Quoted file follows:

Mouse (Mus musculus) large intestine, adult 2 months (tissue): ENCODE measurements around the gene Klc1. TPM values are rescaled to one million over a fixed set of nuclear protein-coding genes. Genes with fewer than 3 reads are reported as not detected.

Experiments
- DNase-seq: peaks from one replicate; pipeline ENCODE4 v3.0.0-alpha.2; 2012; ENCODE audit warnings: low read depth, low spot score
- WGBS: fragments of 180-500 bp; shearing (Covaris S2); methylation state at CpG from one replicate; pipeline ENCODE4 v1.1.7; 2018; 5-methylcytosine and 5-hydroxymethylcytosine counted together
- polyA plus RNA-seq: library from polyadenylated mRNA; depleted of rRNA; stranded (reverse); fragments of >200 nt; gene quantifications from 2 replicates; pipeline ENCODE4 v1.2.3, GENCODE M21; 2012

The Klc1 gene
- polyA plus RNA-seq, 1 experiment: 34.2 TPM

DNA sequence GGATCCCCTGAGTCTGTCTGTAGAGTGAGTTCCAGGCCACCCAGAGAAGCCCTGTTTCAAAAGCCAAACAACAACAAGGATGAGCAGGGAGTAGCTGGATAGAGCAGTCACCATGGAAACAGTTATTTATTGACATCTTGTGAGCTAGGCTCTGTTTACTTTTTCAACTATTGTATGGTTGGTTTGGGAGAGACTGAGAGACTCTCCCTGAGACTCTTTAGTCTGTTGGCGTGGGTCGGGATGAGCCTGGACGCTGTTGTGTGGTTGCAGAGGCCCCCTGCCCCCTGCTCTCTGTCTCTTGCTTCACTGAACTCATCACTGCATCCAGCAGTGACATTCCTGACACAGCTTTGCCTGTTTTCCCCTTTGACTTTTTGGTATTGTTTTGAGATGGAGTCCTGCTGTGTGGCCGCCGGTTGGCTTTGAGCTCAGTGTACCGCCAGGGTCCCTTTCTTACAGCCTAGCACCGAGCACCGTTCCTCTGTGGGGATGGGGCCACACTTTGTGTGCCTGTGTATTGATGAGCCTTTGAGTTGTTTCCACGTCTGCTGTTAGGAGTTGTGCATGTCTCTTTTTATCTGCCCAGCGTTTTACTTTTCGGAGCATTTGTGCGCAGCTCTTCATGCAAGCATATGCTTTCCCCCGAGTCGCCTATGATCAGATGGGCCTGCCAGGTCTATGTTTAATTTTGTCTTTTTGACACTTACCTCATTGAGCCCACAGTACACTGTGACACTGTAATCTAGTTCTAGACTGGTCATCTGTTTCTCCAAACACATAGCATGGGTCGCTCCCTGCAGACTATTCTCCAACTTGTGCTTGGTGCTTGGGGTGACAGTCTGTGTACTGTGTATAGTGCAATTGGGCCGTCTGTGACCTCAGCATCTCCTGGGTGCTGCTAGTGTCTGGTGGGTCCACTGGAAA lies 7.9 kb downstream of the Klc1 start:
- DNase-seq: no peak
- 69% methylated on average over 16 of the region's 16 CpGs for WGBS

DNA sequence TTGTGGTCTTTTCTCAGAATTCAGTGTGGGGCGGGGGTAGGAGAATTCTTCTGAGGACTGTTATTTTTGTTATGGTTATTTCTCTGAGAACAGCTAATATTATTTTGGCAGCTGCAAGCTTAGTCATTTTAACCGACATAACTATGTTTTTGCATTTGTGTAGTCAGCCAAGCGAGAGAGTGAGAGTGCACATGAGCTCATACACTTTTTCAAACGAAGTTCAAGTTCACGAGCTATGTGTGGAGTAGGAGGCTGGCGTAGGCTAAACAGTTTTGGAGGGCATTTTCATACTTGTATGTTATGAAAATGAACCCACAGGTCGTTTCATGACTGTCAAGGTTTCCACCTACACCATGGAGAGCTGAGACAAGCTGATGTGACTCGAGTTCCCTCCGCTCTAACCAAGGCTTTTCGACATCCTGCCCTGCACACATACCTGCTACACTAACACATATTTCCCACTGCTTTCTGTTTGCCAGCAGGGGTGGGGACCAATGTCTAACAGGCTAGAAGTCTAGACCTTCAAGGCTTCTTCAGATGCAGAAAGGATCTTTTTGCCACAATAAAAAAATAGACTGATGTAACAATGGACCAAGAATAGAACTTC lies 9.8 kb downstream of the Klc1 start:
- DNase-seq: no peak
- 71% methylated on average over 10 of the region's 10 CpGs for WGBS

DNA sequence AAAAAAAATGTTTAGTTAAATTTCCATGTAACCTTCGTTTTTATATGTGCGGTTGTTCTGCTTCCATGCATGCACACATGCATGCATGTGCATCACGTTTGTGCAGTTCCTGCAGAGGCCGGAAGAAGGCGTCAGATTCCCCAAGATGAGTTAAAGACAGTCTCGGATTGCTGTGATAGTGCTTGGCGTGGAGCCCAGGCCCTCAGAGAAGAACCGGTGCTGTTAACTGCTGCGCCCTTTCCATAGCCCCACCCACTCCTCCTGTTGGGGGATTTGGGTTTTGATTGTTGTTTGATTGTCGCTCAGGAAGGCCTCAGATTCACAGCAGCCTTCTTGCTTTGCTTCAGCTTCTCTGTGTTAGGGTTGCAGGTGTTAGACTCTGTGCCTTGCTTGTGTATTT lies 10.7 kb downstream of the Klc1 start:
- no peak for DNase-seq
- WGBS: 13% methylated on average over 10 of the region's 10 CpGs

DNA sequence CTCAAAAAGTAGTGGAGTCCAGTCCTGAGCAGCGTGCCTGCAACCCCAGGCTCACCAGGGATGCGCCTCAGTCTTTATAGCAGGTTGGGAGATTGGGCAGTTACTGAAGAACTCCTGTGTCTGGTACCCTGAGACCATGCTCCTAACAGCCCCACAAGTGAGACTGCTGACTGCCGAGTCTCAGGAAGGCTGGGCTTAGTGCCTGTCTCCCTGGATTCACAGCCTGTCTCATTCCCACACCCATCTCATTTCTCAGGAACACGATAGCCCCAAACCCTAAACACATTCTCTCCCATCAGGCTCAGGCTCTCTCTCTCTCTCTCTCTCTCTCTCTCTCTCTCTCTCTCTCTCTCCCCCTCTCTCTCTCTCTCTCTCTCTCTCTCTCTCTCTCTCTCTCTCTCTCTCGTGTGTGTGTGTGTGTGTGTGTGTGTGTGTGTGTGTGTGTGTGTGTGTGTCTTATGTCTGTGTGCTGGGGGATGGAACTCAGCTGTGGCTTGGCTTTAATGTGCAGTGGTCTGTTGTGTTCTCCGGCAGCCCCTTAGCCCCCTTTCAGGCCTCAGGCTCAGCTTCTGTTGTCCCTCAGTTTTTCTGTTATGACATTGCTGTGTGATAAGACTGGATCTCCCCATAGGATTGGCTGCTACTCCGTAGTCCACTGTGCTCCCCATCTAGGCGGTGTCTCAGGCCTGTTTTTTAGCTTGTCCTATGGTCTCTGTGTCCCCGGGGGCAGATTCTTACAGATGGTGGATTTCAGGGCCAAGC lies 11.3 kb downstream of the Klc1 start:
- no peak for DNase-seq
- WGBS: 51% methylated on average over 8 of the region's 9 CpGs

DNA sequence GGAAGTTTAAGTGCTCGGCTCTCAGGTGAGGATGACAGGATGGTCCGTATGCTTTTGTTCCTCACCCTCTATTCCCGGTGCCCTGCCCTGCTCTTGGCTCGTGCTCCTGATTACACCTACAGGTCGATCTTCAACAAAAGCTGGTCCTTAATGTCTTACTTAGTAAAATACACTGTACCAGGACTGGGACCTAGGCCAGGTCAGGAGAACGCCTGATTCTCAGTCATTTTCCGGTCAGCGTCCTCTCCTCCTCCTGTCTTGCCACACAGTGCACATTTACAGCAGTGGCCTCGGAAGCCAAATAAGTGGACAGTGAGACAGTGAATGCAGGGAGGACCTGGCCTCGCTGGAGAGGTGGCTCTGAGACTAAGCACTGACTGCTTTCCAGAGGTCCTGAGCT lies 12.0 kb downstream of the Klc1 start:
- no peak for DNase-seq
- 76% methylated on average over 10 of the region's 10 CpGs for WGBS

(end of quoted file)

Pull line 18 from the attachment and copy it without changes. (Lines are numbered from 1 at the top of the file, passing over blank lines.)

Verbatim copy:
- no peak for DNase-seq